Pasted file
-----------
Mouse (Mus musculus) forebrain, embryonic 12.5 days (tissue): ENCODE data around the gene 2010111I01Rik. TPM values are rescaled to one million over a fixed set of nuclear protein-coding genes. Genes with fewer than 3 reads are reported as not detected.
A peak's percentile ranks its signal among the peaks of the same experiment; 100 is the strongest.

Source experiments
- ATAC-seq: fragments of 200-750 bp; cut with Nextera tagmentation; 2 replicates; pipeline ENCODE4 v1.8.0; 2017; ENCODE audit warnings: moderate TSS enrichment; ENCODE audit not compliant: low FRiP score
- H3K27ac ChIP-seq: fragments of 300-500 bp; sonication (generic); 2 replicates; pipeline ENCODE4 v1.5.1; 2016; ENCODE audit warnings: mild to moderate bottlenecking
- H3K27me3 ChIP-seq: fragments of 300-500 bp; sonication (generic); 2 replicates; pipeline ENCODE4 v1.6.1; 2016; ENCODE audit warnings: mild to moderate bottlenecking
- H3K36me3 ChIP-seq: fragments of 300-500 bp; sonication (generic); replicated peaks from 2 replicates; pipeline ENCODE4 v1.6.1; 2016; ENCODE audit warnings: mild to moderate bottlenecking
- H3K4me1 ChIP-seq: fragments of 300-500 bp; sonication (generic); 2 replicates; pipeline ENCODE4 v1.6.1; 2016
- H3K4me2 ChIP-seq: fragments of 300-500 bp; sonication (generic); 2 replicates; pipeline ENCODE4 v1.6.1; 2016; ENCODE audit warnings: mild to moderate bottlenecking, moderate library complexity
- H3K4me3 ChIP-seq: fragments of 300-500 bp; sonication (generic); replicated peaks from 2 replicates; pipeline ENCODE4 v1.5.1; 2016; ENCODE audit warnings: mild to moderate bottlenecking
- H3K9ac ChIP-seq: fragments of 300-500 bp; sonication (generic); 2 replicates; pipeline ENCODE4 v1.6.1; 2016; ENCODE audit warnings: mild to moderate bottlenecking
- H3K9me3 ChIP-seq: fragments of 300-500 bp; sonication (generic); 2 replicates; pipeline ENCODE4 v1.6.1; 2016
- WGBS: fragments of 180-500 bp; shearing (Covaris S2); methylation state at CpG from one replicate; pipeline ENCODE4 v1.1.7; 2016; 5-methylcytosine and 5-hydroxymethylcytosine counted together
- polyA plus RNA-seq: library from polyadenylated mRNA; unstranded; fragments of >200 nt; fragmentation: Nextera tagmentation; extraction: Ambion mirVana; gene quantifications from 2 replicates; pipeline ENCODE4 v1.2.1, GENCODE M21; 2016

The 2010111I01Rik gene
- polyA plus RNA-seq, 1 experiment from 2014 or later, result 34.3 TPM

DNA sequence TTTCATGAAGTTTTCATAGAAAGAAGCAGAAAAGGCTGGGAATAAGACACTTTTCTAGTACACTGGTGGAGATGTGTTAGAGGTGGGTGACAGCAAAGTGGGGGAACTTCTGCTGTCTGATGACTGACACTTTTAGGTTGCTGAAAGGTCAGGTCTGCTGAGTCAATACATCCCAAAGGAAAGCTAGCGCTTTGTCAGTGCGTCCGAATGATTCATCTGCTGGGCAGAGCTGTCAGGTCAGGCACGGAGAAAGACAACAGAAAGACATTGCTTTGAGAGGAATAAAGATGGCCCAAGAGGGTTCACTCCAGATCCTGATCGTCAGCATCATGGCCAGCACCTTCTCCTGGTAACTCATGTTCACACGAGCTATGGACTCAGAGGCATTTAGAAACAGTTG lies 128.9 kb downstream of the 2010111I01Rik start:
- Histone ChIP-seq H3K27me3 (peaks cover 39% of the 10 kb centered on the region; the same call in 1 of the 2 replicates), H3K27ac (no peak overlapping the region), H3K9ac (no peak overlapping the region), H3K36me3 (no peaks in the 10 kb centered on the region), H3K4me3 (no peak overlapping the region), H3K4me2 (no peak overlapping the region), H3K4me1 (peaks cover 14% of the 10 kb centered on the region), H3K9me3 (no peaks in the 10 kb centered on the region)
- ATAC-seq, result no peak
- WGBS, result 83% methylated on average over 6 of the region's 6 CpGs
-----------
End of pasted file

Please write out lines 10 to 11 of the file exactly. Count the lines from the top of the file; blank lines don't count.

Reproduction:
- H3K4me3 ChIP-seq: fragments of 300-500 bp; sonication (generic); replicated peaks from 2 replicates; pipeline ENCODE4 v1.5.1; 2016; ENCODE audit warnings: mild to moderate bottlenecking
- H3K9ac ChIP-seq: fragments of 300-500 bp; sonication (generic); 2 replicates; pipeline ENCODE4 v1.6.1; 2016; ENCODE audit warnings: mild to moderate bottlenecking